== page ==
Eric Hobsbawm is one of Britain's most creative Marxist historians. Anyone who teaches at a school or university is aware of the effect of his writing, even on those who do not know from which stable he comes. He has this effect because he can discover in history a dynamic yet comprehensible movement. Furthermore, he can write two kinds of history with equal facility: there are books with great sweep like Industry and Empire and there are others, like Primitive Rebels or Labouring Men, which are more intimate and local in their focus. One of the reasons why he can do this is that he is primarily a Central European Marxist. His cultural lineage is the Continental Marxist tradition and it is this which shapes his writing in a particular way. He is thus more familiar with both the substance of Continental Marxism and its mode of argument than is (or was) usual in British Marxism. This is immediately obvious in (say) Revolutionaries - in my view, one of his most remarkable books - as it is in Politics for a Rational Left. This tradition has also shaped the literally global range of his interests: European cities, Italian Communism, Australian general unions, Latin American revolutions, English football, all beat together in a great historical engine which might lurch and shudder but whose parts cannot operate independently. Marxism has moreover placed him in time. He believes that there was before 1914 both a 'classical' Marxism and a 'classical' high capitalism, a capitalism which produced a 'classical' proletariat and a 'classical' bourgeoisie. In approaching this latest volume of his essays the reader should remember, therefore, that Hobsbawm's writing is grounded in this classical Marxism and his politics in the mass working-class parties which high capitalism created.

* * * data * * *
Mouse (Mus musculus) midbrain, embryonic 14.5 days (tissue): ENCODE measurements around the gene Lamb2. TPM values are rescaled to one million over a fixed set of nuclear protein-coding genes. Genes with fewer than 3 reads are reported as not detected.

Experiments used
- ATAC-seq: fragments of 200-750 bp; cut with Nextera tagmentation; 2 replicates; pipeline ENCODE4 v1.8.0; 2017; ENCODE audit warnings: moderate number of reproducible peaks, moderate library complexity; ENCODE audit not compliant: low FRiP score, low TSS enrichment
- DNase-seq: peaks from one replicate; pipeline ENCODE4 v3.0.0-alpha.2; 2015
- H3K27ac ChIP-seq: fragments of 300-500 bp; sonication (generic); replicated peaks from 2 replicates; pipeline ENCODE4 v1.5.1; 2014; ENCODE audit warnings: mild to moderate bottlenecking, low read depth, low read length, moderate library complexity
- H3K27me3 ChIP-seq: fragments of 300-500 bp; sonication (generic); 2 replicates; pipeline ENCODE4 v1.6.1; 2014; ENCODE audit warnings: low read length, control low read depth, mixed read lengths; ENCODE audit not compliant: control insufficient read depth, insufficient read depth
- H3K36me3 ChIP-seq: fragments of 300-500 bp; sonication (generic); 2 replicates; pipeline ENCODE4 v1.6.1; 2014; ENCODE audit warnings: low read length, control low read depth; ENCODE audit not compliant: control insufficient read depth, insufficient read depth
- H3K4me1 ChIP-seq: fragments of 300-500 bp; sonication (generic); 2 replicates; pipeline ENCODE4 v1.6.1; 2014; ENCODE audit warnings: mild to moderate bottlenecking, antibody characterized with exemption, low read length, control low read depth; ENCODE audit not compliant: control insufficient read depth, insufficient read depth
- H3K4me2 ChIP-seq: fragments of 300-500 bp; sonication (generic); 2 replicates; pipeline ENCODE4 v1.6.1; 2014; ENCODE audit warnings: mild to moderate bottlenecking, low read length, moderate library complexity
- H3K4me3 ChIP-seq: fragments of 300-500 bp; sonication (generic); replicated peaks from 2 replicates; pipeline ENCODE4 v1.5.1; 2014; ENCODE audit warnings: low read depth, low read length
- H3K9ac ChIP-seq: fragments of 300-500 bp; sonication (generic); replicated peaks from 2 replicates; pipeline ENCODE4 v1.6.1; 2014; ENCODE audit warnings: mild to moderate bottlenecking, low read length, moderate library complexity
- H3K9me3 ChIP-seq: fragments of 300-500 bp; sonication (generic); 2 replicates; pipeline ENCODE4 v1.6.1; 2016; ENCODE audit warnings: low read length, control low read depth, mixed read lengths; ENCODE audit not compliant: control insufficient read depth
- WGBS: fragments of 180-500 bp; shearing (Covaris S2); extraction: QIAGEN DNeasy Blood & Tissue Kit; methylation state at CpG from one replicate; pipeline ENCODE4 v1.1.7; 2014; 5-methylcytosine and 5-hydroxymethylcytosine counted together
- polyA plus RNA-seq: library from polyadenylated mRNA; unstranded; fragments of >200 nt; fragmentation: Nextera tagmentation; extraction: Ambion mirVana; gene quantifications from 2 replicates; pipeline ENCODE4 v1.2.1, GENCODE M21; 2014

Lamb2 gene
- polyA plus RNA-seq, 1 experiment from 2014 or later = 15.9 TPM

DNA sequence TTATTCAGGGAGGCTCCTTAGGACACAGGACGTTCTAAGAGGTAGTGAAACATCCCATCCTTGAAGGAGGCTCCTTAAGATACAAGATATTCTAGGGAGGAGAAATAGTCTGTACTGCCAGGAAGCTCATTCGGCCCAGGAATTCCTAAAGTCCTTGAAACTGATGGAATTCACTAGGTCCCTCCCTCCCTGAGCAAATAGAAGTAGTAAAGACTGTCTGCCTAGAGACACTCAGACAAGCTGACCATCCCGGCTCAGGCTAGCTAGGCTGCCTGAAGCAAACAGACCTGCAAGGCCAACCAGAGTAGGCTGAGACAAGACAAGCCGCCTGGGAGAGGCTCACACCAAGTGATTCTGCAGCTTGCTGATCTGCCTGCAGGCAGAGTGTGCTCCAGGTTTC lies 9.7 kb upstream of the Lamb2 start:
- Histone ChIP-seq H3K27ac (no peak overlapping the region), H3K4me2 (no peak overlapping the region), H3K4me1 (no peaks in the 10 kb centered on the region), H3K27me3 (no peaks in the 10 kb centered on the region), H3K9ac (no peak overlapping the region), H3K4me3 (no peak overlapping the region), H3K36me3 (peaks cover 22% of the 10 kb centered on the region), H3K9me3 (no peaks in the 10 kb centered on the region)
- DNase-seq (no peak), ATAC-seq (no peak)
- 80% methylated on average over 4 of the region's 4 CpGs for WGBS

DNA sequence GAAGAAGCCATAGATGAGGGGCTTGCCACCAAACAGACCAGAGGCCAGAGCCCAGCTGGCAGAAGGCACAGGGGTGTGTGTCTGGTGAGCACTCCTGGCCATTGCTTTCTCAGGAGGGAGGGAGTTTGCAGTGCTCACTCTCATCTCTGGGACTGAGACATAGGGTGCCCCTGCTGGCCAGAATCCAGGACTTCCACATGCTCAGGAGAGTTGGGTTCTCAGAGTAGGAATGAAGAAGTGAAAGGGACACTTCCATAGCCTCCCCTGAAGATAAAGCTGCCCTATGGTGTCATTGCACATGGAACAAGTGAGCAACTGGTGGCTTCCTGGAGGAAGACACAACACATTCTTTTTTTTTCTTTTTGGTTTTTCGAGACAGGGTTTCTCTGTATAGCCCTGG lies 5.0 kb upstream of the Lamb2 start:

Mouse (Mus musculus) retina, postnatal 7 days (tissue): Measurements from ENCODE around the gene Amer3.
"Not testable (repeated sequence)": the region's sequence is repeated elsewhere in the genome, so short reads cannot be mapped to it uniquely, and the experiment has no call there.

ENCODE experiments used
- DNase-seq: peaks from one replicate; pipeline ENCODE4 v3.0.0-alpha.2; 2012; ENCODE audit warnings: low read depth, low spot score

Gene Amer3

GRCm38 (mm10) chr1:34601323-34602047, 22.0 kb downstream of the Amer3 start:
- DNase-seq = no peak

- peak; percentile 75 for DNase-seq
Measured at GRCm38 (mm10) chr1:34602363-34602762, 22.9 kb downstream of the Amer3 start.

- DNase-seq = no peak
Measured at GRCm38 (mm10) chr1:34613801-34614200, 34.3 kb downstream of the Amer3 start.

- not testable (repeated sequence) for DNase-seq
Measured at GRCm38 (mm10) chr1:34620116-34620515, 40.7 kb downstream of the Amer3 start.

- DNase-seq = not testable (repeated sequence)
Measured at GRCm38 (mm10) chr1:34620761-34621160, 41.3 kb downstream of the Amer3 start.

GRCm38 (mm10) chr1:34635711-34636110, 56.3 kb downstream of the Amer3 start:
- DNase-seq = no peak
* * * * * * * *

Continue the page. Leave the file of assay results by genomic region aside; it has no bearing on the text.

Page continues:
LRB 22 June 1989 | PDF Download